By Mike Telin
In the coffee house the musicians performed contemporary music without having a fixed program. As a general rule the music was performed at sight or with limited rehearsal time. The audience, consisting of visitors as well as residents and university students, enjoyed performances of familiar as well as newly composed chamber music while drinking their coffee.
This could describe a Classical Revolution event in any number of cities around the globe. Or, by substituting coffee for hot dogs and beer, an evening at the Happy Dog in Cleveland’s Gordon Square neighborhood. But it’s actually a loose description – adapted from Thomas Braatz’s summary translation of an article by Andreas Glöckner – of a typical evening with J.S. Bach’s Collegium Musicum at one of Leipzig’s coffee houses in the 1730s.
In the 21st century, it seems that all things old are indeed new again as classical musicians seek fresh ways to connect with the public and with each other. In the case of Classical Revolution or the Cleveland Orchestra musicians who are part of Ensemble HD, that means leaving the concert hall and playing in bars or cafés. And for the Sixth Floor Trio and the Akron Symphony (ASO) musicians involved in the Knight Foundation’s “Random Acts of Culture” project, it means surprising and delighting people with music as they go about their everyday lives.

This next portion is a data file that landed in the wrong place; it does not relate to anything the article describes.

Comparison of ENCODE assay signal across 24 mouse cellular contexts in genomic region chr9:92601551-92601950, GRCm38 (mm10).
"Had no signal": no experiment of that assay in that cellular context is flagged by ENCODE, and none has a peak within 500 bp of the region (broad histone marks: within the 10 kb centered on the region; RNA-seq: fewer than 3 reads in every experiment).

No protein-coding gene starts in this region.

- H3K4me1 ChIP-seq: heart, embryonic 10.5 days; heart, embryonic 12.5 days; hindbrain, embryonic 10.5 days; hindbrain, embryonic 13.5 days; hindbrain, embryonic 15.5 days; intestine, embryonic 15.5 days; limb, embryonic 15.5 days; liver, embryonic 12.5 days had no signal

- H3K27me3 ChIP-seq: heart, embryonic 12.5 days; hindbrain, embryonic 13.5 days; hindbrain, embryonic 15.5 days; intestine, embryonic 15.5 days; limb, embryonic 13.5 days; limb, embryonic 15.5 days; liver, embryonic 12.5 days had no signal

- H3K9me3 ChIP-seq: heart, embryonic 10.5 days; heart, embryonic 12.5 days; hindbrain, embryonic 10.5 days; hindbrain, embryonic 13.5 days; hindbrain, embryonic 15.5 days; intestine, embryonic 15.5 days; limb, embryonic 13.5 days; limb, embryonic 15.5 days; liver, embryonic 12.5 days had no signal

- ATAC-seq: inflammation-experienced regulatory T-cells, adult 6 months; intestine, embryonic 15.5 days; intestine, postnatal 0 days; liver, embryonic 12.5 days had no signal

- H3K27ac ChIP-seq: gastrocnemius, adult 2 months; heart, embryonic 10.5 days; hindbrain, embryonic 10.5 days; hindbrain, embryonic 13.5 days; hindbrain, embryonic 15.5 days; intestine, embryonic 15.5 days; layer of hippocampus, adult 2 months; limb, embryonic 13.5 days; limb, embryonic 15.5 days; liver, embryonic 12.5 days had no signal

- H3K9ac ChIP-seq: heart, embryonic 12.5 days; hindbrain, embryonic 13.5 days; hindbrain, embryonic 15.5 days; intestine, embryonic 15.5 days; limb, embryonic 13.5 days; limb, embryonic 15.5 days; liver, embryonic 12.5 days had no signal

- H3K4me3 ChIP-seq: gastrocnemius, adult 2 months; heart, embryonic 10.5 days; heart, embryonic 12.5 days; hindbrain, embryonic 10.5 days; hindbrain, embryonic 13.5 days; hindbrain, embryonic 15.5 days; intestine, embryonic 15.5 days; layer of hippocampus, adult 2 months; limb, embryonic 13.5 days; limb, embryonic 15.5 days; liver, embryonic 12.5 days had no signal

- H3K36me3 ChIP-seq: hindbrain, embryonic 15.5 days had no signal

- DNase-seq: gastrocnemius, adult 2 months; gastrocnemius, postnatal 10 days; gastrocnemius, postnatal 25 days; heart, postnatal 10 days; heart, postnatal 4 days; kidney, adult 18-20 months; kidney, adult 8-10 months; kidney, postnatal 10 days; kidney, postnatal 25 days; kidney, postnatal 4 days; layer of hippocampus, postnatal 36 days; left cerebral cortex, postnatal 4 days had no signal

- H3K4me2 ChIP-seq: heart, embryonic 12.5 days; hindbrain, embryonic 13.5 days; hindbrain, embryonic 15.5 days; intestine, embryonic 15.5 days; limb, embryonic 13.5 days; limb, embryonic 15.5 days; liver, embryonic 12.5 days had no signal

“I’m going to be playing some Bach sonatas with a friend of mine at a coffee shop in Toronto,” says violinist and Classical Revolution co-founder Edwin Huizinga. “If people have the slightest bit of curiosity about what a violin or a harpsichord sounds like, they don’t have to go to a concert hall and pay $65 to hear it. I’ve done some research about how seriously Bach wanted these kinds of things to happen, and Zimmermann’s coffee house in Leipzig was exactly like that. I have dreams about curating things for today’s composers in that setting, but I want to ease people into some of the most beautiful music I know.”
After graduating from the Oberlin Conservatory, Huizinga continued his studies in San Francisco, where he met violist Charith Premawardhana, with whom he spent every Sunday evening performing chamber music at the Revolution Café. That resulted in the birth of Classical Revolution in November 2006. “One of the problems I saw going to school in San Francisco was the lack of opportunities for young musicians to perform in public,” said Huizinga. “Sure, we have a recital once a semester or so. But in the real world a musician has to play, and for a young quartet to be in a bar and have the opportunity to run through the Shostakovich eighth string quartet for the first time is an experience you will never forget.”
Sean Watterson, co-owner of the Happy Dog, which hosts Classical Revolution Cleveland events, agrees. “What’s great is that the musicians are young and they’re excited about playing. The students spend a lot of time practicing and they’re really good. But the experience of getting up on stage in a room full of people who didn’t come to sit down, shut up, and listen forces them to figure out how to capture the crowd’s attention. It teaches this showmanship aspect to performing and I think it’s valuable. I think it’s something that will serve them throughout their careers.”